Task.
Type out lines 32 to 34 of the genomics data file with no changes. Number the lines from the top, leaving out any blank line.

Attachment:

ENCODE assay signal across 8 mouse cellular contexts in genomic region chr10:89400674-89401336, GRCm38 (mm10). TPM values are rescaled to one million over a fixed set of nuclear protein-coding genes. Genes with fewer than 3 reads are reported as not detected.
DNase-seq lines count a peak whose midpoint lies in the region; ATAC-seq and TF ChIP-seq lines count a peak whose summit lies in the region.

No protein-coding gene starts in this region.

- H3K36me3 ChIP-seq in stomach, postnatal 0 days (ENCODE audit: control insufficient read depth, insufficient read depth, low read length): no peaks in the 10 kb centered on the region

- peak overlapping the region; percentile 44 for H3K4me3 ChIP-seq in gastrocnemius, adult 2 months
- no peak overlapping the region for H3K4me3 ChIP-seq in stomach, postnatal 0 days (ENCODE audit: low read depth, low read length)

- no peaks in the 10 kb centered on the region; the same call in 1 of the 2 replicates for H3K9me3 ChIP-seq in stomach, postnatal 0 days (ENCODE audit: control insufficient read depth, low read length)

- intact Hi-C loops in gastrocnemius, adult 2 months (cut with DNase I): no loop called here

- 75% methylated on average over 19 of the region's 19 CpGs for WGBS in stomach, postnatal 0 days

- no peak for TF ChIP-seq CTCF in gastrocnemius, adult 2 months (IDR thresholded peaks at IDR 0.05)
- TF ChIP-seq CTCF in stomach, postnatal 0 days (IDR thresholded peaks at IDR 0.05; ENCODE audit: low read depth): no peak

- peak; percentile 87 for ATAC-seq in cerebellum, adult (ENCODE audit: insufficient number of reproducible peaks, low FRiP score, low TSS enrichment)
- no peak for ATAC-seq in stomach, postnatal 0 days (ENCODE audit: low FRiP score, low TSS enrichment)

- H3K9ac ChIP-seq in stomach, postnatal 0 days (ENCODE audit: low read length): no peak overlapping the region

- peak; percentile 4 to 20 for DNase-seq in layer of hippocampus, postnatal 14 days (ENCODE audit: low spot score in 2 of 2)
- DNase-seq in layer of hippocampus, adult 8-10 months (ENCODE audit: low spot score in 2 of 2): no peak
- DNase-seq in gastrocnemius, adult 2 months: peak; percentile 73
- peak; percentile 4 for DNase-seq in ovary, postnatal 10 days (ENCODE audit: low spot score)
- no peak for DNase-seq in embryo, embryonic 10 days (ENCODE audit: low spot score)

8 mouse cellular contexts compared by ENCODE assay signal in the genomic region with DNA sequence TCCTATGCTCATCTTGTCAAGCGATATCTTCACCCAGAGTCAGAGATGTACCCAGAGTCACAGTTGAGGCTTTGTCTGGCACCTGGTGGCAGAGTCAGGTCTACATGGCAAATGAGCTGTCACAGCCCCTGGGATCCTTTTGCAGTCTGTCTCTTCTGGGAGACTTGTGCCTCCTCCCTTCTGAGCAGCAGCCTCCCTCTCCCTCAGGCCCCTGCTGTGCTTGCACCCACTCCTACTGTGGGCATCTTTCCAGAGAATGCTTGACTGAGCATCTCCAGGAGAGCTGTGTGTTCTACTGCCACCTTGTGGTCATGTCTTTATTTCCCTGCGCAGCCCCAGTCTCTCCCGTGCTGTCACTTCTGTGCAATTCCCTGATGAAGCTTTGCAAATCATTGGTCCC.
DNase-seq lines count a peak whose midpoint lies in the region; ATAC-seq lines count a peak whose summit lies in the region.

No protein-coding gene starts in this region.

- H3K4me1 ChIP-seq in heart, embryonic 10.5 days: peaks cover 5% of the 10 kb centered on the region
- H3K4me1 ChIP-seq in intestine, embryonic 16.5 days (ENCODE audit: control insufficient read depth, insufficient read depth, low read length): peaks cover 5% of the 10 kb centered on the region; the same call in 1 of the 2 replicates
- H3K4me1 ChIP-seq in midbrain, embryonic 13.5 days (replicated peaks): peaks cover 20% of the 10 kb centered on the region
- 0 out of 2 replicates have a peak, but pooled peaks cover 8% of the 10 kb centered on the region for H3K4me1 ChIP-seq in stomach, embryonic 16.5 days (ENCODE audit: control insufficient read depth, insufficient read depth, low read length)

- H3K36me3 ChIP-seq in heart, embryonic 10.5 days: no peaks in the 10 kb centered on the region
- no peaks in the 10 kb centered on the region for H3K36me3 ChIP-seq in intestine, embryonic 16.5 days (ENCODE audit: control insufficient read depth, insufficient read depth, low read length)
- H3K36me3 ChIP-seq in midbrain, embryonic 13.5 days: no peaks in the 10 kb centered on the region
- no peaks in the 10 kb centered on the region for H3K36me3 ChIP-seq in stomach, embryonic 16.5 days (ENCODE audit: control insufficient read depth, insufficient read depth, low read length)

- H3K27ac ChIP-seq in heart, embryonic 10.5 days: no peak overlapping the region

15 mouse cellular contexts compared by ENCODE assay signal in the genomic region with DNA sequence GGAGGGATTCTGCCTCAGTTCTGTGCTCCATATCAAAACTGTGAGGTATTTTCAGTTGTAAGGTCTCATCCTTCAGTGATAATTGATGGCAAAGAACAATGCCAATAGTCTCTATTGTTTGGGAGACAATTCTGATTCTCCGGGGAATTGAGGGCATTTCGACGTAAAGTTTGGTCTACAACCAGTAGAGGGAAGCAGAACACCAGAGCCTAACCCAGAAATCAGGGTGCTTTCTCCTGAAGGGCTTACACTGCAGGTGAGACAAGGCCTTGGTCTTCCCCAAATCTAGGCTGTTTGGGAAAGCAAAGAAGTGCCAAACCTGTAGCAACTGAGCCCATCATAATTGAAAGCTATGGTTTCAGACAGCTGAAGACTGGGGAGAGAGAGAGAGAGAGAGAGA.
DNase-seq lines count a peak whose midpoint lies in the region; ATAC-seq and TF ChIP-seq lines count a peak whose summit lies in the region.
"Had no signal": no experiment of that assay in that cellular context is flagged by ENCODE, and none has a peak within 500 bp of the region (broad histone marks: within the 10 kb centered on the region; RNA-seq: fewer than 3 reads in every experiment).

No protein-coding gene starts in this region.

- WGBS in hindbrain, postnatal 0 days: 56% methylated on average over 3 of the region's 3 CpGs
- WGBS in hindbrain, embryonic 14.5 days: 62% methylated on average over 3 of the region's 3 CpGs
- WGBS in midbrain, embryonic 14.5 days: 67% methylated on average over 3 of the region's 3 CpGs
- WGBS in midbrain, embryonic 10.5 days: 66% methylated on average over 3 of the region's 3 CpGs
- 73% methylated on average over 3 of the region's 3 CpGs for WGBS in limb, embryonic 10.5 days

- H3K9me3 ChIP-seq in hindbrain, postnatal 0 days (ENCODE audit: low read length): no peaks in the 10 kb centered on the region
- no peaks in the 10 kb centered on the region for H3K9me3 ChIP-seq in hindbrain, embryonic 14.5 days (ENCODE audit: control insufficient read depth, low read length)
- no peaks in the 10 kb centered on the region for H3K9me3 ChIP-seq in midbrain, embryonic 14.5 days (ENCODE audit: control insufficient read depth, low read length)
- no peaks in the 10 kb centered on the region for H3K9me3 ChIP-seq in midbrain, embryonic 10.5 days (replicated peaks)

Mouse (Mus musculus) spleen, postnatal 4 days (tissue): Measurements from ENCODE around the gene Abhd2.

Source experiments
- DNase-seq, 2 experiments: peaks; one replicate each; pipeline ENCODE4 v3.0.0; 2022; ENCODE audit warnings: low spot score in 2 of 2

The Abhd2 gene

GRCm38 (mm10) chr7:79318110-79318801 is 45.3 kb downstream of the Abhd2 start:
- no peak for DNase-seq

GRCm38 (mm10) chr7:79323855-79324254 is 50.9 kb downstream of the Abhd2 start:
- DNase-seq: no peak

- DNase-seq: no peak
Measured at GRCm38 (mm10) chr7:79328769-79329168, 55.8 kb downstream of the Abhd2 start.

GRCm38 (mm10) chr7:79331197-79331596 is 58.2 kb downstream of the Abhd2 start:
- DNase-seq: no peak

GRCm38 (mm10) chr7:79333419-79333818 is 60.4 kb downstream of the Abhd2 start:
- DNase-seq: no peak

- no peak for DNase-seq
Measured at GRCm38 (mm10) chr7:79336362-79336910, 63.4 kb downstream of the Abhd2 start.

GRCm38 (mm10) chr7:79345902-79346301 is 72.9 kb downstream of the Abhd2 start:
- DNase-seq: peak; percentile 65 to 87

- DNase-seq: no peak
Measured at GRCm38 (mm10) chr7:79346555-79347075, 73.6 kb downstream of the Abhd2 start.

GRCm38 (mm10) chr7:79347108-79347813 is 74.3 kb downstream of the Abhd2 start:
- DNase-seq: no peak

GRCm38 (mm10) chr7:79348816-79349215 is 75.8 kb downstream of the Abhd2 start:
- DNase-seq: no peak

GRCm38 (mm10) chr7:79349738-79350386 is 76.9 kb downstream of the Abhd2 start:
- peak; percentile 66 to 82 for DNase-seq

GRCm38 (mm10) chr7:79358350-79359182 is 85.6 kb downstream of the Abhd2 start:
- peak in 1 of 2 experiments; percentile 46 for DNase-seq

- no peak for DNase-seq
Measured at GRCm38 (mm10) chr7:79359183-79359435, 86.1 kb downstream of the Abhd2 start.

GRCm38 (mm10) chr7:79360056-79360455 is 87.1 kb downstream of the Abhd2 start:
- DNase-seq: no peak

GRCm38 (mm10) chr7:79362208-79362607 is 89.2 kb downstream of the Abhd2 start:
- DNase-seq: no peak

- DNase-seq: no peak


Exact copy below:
15 mouse cellular contexts compared by ENCODE assay signal in the genomic region with DNA sequence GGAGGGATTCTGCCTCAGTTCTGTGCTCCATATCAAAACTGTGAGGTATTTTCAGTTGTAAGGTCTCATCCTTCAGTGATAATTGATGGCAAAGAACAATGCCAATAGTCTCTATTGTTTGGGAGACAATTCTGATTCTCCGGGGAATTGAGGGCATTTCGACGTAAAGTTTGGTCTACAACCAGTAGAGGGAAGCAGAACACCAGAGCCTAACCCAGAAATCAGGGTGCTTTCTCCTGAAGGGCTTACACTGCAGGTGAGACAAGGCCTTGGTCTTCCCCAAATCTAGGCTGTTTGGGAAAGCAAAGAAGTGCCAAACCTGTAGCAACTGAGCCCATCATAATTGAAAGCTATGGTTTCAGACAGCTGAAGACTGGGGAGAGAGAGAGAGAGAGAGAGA.
DNase-seq lines count a peak whose midpoint lies in the region; ATAC-seq and TF ChIP-seq lines count a peak whose summit lies in the region.
"Had no signal": no experiment of that assay in that cellular context is flagged by ENCODE, and none has a peak within 500 bp of the region (broad histone marks: within the 10 kb centered on the region; RNA-seq: fewer than 3 reads in every experiment).